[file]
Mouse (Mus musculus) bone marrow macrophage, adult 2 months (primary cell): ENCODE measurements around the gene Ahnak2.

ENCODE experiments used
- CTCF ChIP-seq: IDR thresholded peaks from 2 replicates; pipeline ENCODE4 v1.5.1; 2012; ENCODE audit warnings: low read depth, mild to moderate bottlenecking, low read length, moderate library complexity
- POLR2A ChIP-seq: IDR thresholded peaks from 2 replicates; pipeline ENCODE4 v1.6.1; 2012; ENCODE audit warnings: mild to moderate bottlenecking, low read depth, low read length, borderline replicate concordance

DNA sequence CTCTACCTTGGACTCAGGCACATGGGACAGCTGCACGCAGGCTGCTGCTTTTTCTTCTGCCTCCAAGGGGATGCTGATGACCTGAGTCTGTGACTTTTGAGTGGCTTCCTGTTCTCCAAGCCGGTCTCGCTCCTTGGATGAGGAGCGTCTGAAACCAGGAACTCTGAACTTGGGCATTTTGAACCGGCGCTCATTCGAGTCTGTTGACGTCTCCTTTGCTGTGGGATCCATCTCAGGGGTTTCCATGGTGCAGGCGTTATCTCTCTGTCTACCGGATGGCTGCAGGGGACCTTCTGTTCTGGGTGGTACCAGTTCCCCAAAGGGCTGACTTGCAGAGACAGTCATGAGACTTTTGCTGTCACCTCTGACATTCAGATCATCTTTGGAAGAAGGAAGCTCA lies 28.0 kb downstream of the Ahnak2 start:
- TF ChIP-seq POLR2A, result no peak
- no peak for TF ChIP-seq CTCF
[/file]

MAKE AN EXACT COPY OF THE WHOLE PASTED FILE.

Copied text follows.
Mouse (Mus musculus) bone marrow macrophage, adult 2 months (primary cell): ENCODE measurements around the gene Ahnak2.

ENCODE experiments used
- CTCF ChIP-seq: IDR thresholded peaks from 2 replicates; pipeline ENCODE4 v1.5.1; 2012; ENCODE audit warnings: low read depth, mild to moderate bottlenecking, low read length, moderate library complexity
- POLR2A ChIP-seq: IDR thresholded peaks from 2 replicates; pipeline ENCODE4 v1.6.1; 2012; ENCODE audit warnings: mild to moderate bottlenecking, low read depth, low read length, borderline replicate concordance

DNA sequence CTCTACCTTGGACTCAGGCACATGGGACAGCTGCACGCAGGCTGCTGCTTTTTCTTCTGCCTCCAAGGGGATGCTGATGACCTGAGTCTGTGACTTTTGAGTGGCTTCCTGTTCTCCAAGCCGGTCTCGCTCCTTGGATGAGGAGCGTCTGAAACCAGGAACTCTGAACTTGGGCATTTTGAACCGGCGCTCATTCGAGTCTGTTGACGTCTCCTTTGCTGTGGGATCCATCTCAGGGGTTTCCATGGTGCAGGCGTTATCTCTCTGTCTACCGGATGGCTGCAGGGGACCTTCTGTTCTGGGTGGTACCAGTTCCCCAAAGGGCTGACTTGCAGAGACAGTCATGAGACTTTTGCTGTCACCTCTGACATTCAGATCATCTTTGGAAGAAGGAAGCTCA lies 28.0 kb downstream of the Ahnak2 start:
- TF ChIP-seq POLR2A, result no peak
- no peak for TF ChIP-seq CTCF